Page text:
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The New Hampshire Education Department surveyed more than 9,500 parents, teachers, and community members to figure out what’s working in schools and what could be better.
The annual survey, administered this spring, asked about everything from special education to school climate and school safety.
One result that stood out? Student anxiety levels are high: 73 percent of public school parents said their child is as anxious or more anxious than last year, and just 27 percent responded that their child was less anxious than last year. And only 32 percent of teachers said their school has ample resources to help students dealing with mental health issues.
Department of Education commissioner Frank Edelblut said this is an area for improvement, along with student behavior and making sure educators feel supported. Still, he called the survey results an overall success.
“We are seeing progress from year-to-year as it relates to innovation, enhanced school safety and school climate, and it is clear from the results that there are strong partnerships and communication between schools and families,” he said in a statement.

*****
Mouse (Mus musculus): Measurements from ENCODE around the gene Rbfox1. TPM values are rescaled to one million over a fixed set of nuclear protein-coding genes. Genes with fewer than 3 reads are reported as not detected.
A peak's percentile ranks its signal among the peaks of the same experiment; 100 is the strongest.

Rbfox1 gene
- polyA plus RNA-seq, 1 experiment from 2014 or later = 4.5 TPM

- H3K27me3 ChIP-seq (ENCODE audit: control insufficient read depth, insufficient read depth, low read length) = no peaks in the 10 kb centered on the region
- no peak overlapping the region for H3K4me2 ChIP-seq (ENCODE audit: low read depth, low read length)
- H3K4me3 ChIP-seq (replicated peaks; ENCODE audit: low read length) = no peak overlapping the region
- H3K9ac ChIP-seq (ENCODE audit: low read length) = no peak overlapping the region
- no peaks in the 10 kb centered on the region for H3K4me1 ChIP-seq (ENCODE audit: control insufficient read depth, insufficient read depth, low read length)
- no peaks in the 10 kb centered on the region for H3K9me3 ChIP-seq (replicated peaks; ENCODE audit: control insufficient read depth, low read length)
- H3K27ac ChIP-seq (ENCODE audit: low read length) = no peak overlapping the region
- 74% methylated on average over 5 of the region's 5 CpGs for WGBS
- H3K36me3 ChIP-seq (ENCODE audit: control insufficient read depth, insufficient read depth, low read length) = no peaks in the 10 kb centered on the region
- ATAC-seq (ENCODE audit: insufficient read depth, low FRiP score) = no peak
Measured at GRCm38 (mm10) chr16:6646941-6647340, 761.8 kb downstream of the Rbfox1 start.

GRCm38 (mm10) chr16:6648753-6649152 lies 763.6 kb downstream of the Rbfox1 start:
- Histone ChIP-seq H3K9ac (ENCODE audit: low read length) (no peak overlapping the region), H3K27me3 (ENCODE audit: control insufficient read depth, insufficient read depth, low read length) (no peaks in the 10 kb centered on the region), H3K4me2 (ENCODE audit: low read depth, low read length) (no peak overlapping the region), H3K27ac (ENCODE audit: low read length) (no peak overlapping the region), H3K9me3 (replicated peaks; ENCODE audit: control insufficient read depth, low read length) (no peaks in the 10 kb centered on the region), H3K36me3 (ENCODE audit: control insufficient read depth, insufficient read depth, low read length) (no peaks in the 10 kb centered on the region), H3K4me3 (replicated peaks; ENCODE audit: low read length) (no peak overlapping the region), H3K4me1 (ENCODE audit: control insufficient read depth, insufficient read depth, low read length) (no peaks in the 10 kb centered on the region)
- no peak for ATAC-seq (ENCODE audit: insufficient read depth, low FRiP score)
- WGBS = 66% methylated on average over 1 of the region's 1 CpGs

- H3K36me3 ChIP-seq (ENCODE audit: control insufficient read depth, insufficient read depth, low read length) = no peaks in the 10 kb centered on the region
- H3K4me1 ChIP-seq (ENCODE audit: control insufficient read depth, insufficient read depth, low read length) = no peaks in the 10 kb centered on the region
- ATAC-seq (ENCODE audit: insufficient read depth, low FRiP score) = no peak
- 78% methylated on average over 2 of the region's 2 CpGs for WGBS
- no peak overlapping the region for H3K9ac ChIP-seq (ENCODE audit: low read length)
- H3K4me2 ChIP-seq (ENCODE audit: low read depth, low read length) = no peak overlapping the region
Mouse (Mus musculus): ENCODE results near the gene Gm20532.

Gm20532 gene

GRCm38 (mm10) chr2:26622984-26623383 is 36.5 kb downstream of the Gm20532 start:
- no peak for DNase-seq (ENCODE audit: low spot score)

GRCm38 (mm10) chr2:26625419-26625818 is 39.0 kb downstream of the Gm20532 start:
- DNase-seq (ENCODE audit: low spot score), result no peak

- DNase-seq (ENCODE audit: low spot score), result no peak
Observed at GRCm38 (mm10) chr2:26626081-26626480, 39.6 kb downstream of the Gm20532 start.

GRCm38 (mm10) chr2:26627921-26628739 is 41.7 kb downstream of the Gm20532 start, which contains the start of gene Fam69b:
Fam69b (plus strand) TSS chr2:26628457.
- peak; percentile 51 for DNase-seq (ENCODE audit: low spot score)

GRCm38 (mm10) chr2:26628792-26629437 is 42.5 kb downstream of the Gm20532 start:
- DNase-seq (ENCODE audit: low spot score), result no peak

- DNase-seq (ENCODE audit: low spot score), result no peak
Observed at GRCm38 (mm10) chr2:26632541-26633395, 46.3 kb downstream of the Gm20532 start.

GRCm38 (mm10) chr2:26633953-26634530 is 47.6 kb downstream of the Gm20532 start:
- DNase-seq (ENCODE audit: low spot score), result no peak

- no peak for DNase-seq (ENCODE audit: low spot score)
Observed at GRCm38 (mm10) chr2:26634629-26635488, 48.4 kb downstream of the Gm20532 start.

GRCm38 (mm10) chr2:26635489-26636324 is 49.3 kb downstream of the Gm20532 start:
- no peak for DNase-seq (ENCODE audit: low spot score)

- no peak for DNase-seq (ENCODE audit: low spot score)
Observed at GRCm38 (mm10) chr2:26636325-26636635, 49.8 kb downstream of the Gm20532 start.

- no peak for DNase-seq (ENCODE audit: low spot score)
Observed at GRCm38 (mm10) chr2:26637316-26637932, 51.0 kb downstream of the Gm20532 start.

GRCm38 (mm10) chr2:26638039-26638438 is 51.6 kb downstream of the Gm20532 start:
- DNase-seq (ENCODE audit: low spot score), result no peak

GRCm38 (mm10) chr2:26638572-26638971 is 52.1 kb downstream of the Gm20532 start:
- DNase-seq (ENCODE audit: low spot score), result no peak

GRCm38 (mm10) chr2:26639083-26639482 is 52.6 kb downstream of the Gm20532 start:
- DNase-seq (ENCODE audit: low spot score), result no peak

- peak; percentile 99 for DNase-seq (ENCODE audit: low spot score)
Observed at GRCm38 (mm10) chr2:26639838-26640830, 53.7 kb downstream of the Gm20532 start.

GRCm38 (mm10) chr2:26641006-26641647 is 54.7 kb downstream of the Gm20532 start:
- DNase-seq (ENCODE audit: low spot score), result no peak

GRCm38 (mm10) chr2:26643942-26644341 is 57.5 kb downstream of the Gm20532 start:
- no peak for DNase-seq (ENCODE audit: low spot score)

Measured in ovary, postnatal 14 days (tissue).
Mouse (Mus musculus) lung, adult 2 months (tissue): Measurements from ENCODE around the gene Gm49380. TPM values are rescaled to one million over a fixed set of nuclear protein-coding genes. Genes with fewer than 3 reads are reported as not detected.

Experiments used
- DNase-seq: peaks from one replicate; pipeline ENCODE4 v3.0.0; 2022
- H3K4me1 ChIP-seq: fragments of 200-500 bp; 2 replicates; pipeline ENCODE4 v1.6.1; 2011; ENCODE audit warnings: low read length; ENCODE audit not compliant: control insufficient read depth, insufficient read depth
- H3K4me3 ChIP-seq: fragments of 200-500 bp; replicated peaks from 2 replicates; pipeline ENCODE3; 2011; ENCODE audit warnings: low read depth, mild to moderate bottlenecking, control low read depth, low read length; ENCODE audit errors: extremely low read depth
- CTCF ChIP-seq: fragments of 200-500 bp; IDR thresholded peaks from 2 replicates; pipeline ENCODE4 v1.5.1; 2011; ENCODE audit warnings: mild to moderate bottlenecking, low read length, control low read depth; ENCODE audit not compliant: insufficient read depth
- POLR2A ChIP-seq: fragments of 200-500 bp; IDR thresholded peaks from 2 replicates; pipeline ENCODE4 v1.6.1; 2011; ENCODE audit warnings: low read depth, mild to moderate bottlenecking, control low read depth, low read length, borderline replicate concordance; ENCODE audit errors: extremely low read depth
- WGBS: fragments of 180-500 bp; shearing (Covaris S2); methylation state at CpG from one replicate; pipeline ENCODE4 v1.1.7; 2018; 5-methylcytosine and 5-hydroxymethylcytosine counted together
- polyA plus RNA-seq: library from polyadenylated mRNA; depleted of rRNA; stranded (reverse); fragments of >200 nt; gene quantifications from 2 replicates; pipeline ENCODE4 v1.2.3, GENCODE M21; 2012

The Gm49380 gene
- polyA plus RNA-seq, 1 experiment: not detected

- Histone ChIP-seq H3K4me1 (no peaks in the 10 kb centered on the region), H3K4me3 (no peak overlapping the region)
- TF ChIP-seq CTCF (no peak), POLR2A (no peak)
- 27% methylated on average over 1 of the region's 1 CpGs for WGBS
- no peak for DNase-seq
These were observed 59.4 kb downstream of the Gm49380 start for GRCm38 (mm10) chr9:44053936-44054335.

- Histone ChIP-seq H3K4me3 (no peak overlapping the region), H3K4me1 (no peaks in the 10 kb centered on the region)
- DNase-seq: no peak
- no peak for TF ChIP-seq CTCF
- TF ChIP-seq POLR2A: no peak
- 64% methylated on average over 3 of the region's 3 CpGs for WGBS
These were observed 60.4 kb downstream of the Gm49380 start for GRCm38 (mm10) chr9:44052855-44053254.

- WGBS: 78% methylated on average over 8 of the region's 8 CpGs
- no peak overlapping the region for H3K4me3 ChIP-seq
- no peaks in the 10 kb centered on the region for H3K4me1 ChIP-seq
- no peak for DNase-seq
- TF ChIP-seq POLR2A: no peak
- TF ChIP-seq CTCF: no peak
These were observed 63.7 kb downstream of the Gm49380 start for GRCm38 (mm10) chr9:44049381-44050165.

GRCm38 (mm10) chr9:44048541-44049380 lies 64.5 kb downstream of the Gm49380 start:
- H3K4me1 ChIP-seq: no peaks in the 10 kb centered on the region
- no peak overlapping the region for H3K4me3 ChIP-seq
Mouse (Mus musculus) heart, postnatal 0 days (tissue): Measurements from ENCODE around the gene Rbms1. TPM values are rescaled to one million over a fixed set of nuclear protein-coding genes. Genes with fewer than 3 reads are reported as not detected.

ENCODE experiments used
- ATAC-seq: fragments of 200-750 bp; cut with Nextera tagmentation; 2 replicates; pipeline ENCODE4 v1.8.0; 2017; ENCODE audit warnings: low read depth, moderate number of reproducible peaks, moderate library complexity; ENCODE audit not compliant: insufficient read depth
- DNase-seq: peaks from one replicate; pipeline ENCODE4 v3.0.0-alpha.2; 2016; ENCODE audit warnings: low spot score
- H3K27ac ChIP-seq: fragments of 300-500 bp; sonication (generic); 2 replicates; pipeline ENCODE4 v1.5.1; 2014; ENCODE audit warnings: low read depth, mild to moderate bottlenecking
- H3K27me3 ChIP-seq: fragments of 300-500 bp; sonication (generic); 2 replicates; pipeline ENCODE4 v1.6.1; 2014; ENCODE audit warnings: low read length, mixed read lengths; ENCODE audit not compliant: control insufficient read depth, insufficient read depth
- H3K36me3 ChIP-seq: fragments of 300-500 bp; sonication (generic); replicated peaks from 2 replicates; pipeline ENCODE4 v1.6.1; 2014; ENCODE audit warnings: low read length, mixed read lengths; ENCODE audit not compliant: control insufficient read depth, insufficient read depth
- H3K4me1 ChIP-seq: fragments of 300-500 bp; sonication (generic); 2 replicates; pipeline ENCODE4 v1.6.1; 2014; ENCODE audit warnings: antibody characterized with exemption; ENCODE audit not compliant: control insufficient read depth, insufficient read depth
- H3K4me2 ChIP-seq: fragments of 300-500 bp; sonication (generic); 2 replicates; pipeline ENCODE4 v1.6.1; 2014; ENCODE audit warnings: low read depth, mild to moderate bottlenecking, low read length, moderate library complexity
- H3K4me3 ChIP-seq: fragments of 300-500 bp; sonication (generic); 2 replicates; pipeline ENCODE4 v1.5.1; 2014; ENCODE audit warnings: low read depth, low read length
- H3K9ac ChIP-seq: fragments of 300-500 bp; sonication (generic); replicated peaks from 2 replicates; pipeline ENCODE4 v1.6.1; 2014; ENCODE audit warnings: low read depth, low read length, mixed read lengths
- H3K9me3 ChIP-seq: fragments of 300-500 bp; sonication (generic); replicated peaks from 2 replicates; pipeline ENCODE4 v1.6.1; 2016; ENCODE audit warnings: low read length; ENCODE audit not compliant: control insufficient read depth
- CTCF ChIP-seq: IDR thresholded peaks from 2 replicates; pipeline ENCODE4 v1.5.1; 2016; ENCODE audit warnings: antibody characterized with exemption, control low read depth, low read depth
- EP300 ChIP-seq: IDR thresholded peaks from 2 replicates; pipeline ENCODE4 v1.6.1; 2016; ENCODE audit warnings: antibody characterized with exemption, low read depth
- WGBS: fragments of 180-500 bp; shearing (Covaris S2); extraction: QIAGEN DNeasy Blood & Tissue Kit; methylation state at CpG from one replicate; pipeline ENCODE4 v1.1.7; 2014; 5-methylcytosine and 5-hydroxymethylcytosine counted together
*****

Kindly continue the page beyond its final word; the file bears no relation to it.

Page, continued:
Most public school parents said relationships between staff and students are quite respectful -- although more parents believe this than do teachers and staff.
Administrators got a decent rating from teachers, too: A little more than 50 percent of teachers and staff surveyed said that administration does “extremely well” or “quite well” when it comes to creating an environment to help students learn.
And -- notable in the gut-wrenching era of mass shootings we live in -- 74 percent of parents said their children feel safe at school. No small feat.
You can check out the results of the survey online, and view the results by district or by school to see how they compare to statewide results. Plus, they have data online going back to the fall of 2020, so you can see how things have changed over time.